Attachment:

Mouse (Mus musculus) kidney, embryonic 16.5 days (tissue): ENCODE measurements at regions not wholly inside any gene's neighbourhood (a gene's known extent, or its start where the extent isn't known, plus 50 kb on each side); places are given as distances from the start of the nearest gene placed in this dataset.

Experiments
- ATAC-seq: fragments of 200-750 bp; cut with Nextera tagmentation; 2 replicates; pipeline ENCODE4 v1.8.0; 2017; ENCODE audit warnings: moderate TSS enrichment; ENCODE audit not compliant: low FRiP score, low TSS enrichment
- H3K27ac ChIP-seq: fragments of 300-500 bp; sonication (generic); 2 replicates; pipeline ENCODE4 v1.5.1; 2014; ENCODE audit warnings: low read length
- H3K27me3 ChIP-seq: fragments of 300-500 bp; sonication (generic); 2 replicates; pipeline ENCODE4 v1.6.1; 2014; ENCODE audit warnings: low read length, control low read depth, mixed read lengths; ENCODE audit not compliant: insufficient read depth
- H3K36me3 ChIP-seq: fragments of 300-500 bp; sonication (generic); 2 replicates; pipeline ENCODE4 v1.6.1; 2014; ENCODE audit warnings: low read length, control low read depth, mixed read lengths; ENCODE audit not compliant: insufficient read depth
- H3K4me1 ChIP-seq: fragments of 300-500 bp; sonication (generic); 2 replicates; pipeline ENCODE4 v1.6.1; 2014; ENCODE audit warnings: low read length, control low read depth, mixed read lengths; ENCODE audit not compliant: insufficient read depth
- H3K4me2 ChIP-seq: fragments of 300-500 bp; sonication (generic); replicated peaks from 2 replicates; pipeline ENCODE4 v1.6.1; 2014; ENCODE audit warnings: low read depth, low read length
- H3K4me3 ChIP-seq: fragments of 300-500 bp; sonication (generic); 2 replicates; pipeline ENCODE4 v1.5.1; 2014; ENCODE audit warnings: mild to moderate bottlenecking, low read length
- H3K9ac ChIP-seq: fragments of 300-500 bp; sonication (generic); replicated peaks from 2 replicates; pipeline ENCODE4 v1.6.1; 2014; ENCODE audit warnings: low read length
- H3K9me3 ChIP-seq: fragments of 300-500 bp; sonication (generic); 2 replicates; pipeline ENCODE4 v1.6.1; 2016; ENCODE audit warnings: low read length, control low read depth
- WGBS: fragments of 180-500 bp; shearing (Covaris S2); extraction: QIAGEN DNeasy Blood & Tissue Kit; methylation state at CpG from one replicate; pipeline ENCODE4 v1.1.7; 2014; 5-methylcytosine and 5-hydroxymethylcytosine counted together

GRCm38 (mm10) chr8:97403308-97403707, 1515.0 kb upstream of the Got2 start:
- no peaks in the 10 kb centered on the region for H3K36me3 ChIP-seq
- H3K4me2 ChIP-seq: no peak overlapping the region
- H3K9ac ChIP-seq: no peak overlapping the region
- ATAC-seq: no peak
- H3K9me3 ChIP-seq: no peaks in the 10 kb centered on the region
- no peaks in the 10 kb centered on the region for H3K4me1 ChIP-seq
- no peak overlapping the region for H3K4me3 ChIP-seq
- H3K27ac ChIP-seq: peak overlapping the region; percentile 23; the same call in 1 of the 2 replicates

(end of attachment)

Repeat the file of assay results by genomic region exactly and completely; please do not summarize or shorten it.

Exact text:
Mouse (Mus musculus) kidney, embryonic 16.5 days (tissue): ENCODE measurements at regions not wholly inside any gene's neighbourhood (a gene's known extent, or its start where the extent isn't known, plus 50 kb on each side); places are given as distances from the start of the nearest gene placed in this dataset.

Experiments
- ATAC-seq: fragments of 200-750 bp; cut with Nextera tagmentation; 2 replicates; pipeline ENCODE4 v1.8.0; 2017; ENCODE audit warnings: moderate TSS enrichment; ENCODE audit not compliant: low FRiP score, low TSS enrichment
- H3K27ac ChIP-seq: fragments of 300-500 bp; sonication (generic); 2 replicates; pipeline ENCODE4 v1.5.1; 2014; ENCODE audit warnings: low read length
- H3K27me3 ChIP-seq: fragments of 300-500 bp; sonication (generic); 2 replicates; pipeline ENCODE4 v1.6.1; 2014; ENCODE audit warnings: low read length, control low read depth, mixed read lengths; ENCODE audit not compliant: insufficient read depth
- H3K36me3 ChIP-seq: fragments of 300-500 bp; sonication (generic); 2 replicates; pipeline ENCODE4 v1.6.1; 2014; ENCODE audit warnings: low read length, control low read depth, mixed read lengths; ENCODE audit not compliant: insufficient read depth
- H3K4me1 ChIP-seq: fragments of 300-500 bp; sonication (generic); 2 replicates; pipeline ENCODE4 v1.6.1; 2014; ENCODE audit warnings: low read length, control low read depth, mixed read lengths; ENCODE audit not compliant: insufficient read depth
- H3K4me2 ChIP-seq: fragments of 300-500 bp; sonication (generic); replicated peaks from 2 replicates; pipeline ENCODE4 v1.6.1; 2014; ENCODE audit warnings: low read depth, low read length
- H3K4me3 ChIP-seq: fragments of 300-500 bp; sonication (generic); 2 replicates; pipeline ENCODE4 v1.5.1; 2014; ENCODE audit warnings: mild to moderate bottlenecking, low read length
- H3K9ac ChIP-seq: fragments of 300-500 bp; sonication (generic); replicated peaks from 2 replicates; pipeline ENCODE4 v1.6.1; 2014; ENCODE audit warnings: low read length
- H3K9me3 ChIP-seq: fragments of 300-500 bp; sonication (generic); 2 replicates; pipeline ENCODE4 v1.6.1; 2016; ENCODE audit warnings: low read length, control low read depth
- WGBS: fragments of 180-500 bp; shearing (Covaris S2); extraction: QIAGEN DNeasy Blood & Tissue Kit; methylation state at CpG from one replicate; pipeline ENCODE4 v1.1.7; 2014; 5-methylcytosine and 5-hydroxymethylcytosine counted together

GRCm38 (mm10) chr8:97403308-97403707, 1515.0 kb upstream of the Got2 start:
- no peaks in the 10 kb centered on the region for H3K36me3 ChIP-seq
- H3K4me2 ChIP-seq: no peak overlapping the region
- H3K9ac ChIP-seq: no peak overlapping the region
- ATAC-seq: no peak
- H3K9me3 ChIP-seq: no peaks in the 10 kb centered on the region
- no peaks in the 10 kb centered on the region for H3K4me1 ChIP-seq
- no peak overlapping the region for H3K4me3 ChIP-seq
- H3K27ac ChIP-seq: peak overlapping the region; percentile 23; the same call in 1 of the 2 replicates